NO ONE ever said enlightenment was easy.
At 10 a.m. on a Saturday, the festive sound of drums joined in with the clatter of the approaching train at the LRT-1 Central station. Eleven teams of four members — made up of an LRT-1 driver, an LRT-1 teller, a blogger, and a reporter — hurriedly lined up at the ticketing booth to load their Beep cards, catch the next train, and explore specific cultural and historical landmarks on a list. All were determined to arrive first at the finish line — and in the process, the teams explored Manila, despite the continuous rains.
PARIS — Paris’ biggest aquarium has created a refuge for goldfish, providing a second life for any unwanted pets who might otherwise find themselves flushed down the toilet.
WITH its beautiful architecture, its efficient tram system, and a countryside which is a source of both good wine and chocolates, it is very easy to see why Melbourne, the second-most populous city in Australia with almost five million people, was named the “world’s most liveable city” for seven consecutive years by The Economist.
NORTHERN Ireland may not be on most people’s itineraries when visiting the United Kingdom, but it should be.
Malou Treñas-Del Castillo, who was then 27-years-old when she worked as a brand manager for multi-national company, came home early from work one evening due to a bad headache. She recalled receiving a phone call from a friend when she suddenly passed out leaving the other person hanging on the line. She regained consciousness unaware of what had happened.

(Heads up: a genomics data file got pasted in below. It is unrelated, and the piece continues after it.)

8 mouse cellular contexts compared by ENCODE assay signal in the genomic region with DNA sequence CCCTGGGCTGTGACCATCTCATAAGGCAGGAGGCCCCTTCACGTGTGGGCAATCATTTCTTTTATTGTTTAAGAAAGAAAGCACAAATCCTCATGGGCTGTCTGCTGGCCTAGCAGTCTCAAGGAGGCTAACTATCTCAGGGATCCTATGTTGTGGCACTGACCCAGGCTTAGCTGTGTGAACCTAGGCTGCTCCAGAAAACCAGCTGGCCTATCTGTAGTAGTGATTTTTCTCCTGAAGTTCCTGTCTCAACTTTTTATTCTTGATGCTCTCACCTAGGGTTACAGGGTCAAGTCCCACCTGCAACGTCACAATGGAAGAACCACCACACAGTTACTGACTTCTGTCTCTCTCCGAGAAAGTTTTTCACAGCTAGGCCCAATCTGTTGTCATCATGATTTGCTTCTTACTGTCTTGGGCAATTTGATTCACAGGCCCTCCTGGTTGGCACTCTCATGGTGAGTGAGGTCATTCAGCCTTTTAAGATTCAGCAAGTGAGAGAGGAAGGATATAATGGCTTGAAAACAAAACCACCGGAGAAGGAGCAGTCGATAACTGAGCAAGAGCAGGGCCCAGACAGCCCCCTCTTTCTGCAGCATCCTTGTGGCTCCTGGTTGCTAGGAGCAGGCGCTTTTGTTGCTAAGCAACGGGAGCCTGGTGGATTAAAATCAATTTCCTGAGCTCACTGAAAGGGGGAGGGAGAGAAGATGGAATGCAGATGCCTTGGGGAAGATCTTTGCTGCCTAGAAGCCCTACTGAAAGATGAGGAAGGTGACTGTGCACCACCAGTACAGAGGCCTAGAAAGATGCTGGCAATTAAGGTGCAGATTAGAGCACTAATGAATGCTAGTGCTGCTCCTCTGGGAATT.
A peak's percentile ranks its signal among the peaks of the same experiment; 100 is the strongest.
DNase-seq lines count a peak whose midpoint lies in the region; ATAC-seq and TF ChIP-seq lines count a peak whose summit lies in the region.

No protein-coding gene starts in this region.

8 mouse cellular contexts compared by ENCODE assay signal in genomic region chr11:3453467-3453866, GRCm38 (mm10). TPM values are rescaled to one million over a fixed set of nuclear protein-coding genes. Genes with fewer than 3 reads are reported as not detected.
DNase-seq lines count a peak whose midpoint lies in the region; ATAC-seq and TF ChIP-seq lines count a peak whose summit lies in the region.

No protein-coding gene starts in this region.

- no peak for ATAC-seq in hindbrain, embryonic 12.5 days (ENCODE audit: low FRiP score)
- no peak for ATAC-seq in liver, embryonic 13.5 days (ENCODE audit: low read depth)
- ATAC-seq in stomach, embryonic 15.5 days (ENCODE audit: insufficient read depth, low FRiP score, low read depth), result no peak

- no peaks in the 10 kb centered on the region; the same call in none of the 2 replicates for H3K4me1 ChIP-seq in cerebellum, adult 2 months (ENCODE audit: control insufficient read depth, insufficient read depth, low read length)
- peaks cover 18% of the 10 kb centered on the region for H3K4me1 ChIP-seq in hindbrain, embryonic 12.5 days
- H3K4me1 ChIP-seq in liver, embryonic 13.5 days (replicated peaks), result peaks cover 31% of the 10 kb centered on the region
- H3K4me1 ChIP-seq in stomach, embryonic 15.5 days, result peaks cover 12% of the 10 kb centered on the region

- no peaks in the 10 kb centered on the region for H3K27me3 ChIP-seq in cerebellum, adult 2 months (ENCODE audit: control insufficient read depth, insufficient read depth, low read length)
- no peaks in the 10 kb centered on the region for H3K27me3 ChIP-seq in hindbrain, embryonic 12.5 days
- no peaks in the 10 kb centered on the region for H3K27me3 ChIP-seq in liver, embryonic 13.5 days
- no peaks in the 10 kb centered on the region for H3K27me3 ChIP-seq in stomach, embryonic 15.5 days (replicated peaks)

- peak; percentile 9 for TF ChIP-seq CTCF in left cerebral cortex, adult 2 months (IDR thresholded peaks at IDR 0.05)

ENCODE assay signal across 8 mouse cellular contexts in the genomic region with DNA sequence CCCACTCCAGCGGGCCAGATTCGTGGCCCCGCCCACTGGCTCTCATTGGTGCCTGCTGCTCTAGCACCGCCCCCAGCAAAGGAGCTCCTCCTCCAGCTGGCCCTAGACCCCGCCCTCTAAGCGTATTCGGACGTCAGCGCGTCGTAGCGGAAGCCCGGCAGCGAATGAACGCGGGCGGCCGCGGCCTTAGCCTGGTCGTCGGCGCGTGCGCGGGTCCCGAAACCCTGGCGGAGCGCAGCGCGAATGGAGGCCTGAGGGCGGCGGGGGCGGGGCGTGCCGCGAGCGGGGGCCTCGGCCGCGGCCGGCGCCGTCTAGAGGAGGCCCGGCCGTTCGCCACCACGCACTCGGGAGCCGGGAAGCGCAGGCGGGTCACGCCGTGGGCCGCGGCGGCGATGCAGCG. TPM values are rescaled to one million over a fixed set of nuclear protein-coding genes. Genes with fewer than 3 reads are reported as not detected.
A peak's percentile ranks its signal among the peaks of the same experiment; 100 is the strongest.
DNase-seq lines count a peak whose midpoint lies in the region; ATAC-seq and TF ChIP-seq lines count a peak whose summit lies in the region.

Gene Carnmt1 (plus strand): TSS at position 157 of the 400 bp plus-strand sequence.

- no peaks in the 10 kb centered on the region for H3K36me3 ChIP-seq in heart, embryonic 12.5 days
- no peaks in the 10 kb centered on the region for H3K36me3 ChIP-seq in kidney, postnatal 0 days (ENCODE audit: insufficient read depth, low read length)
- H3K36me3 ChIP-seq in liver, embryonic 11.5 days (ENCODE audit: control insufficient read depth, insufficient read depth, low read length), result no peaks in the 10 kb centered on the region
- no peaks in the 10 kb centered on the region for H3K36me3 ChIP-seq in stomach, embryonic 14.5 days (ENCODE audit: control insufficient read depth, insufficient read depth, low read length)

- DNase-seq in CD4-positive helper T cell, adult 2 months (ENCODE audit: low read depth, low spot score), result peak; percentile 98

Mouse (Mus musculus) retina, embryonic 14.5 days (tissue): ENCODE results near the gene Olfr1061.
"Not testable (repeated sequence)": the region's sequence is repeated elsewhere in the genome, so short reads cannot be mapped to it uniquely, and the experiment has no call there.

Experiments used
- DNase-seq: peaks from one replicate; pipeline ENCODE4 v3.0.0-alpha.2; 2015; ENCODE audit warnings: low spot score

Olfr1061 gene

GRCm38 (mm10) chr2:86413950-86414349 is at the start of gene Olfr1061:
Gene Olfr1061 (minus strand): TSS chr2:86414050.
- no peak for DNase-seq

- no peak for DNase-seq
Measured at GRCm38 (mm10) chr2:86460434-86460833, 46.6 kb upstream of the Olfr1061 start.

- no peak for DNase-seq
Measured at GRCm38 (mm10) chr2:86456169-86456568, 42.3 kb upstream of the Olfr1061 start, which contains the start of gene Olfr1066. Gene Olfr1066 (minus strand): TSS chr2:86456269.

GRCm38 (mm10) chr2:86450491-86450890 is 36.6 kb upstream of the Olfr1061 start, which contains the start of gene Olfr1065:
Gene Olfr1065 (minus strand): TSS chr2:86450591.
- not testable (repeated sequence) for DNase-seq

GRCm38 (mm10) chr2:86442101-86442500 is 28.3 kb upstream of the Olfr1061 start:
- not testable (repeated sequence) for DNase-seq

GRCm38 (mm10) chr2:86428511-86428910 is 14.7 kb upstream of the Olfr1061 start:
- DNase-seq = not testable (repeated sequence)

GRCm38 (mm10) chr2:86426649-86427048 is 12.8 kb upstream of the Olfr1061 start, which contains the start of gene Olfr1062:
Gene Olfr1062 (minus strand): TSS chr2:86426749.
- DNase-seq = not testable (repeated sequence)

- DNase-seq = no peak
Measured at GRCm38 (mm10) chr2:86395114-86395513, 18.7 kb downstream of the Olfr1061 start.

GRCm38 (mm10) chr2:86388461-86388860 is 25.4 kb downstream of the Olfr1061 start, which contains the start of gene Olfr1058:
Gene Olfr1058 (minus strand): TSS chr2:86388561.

HAVANA, CUBA -- Havana could be compared to the colorful 1950s classic American cars that fill its roads: an object of desire for historians and tourists alike.
FORGET, for a moment, that Davao City is the hometown of President Rodrigo R. Duterte.
An agriculturist who never got to travel outside the country built the first Art Deco building in the country in 1936; a kapitan del barrio’s widow strategically equipped her home so she could see everyone’s movements; and a frequent traveler erected a mansion for his unmarried children and in memory of his deceased wife. The legacy of Negros Occidental’s sugar barons lives on in the stories of their homes.
On a rainy night in June, my husband and I boarded a flight from Manila to Singapore, the first leg of our 18-hour trip to Warsaw, Poland. The pilot announced that the flight would be delayed as a plane stalled on the runway. It took off almost an hour late. Since we had only 55 minutes to catch the connecting flight to Warsaw, I found myself praying for a miracle.